At night, still under the flag of truce, Jessup attacks. He captures all but a few of the warriors, who escape south into the Everglades.

Jessup marches his grieving captives west to Tampa. They are boarded on ships and taken to New Orleans. From there they're marched to Arkansas. On the way, slavers attack, stealing black adults and children. They're sold as slaves.

The trip to Arkansas is now known as "The Trail of Tears."

Artifacts and real life

"If we can't protect this spot," Isa Hamm Bryant announces to the trees, "we can't protect Florida.

John Street is listening. He directs Riverbend Regional Park. He's 57, white haired, an old-time Florida cracker who speaks with a buttered grits southern accent. If you believe in stereotypes, he and Isa -- a black Indian -- shouldn't get along.

But Street, like Bryant, is a history buff, and an expert on Seminole lore. He even knows how to build Seminole canoes.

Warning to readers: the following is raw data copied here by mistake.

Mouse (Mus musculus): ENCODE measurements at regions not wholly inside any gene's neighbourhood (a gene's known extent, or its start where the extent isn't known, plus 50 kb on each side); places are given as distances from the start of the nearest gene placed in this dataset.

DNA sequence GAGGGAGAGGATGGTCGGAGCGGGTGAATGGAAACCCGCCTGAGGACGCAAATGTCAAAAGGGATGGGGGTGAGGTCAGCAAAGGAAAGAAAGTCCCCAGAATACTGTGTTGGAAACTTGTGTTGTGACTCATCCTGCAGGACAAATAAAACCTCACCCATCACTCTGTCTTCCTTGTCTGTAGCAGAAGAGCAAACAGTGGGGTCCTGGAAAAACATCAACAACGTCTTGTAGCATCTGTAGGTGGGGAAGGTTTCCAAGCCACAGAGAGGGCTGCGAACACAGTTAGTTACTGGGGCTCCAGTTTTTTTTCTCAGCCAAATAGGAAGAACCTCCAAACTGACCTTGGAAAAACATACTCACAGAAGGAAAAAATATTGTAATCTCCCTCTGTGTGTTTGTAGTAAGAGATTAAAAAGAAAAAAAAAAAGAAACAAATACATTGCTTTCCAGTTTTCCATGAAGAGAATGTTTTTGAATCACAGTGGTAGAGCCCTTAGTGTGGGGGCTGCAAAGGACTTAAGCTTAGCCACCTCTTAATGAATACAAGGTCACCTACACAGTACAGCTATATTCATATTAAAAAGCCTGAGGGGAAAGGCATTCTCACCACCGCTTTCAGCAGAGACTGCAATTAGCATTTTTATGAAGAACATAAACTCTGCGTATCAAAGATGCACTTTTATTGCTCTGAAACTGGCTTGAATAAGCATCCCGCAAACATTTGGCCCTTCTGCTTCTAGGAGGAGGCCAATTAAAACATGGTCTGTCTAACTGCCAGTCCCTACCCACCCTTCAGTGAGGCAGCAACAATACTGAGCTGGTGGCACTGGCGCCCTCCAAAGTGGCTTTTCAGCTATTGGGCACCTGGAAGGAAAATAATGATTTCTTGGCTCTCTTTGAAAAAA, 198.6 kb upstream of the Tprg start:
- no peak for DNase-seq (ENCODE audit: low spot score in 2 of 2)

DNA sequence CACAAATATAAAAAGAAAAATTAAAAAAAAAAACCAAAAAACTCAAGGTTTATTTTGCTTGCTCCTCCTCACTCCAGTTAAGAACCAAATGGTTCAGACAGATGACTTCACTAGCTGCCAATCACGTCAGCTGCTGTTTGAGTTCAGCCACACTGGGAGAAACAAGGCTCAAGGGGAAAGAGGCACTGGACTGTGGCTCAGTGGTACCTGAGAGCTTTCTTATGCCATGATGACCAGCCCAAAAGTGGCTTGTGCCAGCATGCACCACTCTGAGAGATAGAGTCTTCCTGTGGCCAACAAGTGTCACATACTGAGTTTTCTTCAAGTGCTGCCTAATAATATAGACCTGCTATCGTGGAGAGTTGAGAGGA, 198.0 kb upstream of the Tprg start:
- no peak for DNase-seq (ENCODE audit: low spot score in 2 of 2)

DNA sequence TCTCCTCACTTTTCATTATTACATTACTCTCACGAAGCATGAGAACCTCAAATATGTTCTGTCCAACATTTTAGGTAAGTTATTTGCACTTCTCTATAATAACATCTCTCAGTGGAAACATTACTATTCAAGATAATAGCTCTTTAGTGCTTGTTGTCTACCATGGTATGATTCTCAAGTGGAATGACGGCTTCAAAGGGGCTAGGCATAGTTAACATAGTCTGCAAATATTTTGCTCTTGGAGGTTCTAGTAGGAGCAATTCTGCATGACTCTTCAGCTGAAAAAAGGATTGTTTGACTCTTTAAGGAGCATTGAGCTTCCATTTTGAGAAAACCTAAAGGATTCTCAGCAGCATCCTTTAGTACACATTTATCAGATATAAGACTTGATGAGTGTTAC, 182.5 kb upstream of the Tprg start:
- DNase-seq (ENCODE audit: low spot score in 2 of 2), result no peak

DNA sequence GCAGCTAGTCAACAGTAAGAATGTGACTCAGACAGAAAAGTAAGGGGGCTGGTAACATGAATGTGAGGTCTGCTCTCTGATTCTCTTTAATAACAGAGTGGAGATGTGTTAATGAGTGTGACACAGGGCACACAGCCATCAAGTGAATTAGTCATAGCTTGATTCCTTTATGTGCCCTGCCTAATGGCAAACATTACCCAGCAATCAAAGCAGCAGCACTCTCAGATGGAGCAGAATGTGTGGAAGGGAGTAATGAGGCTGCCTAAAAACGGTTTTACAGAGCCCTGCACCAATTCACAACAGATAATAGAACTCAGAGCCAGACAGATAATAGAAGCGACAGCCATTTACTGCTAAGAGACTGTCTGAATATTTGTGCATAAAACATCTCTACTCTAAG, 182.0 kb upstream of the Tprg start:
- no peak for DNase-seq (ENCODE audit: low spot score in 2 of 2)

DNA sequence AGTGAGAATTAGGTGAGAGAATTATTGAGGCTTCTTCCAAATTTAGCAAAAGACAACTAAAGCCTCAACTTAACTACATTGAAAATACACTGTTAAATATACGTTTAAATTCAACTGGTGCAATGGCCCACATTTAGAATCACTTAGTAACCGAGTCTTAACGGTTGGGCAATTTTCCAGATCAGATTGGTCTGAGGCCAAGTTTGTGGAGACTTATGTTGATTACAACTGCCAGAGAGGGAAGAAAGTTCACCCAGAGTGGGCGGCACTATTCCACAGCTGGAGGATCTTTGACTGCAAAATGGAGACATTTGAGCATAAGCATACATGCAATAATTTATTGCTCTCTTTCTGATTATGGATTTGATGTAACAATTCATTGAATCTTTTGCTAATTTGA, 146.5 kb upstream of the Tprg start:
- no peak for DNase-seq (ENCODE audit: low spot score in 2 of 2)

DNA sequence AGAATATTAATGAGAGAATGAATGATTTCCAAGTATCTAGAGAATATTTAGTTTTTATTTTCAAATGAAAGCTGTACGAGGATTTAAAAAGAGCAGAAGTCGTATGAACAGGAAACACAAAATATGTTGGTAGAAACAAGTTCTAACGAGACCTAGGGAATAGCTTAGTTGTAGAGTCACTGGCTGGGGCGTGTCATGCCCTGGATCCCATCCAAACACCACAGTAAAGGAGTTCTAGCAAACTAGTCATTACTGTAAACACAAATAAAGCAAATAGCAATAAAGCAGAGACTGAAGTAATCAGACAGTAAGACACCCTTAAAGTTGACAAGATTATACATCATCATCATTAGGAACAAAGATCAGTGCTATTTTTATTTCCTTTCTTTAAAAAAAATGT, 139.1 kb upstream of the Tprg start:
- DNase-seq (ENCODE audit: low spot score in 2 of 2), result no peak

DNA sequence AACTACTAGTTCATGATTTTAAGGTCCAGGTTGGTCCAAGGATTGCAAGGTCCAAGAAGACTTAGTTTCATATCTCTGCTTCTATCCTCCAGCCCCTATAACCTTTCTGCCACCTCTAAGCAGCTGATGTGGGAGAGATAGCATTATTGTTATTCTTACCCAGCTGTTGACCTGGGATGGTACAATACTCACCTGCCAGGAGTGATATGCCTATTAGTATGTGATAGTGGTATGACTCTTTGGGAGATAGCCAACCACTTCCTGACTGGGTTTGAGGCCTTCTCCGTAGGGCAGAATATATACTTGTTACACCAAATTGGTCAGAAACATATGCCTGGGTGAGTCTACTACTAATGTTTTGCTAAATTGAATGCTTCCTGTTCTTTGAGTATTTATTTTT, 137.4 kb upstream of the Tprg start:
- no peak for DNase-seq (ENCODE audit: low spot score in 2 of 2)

"This is an amazing place," Street says. There are 42 archaeological sites in his park. No place in Florida has more. Some sites contain 6,000 year-old artifacts.

He drives his friend Isa into the woods. They admire a huge cypress tree, what the Seminoles might call a "grandfather" because it is so old. Street leans against his vehicle and imitates the cry of an osprey. A real osprey answers.

"What happened here was epic," Bryant whispers. "People know about slavery. But they don't know what the native people did to survive. The story of the Seminoles is a story about survival. I'm in awe."

A produce truck roars down Indiantown Road and a jet airliner descends toward the airport in crowded West Palm. Palm Beach is popular with the jet set during winter.

Along the river the afternoon breeze rustles the cabbage palms. Underfoot is sand and dirt and loam and the bones of the old ones, sacred bones.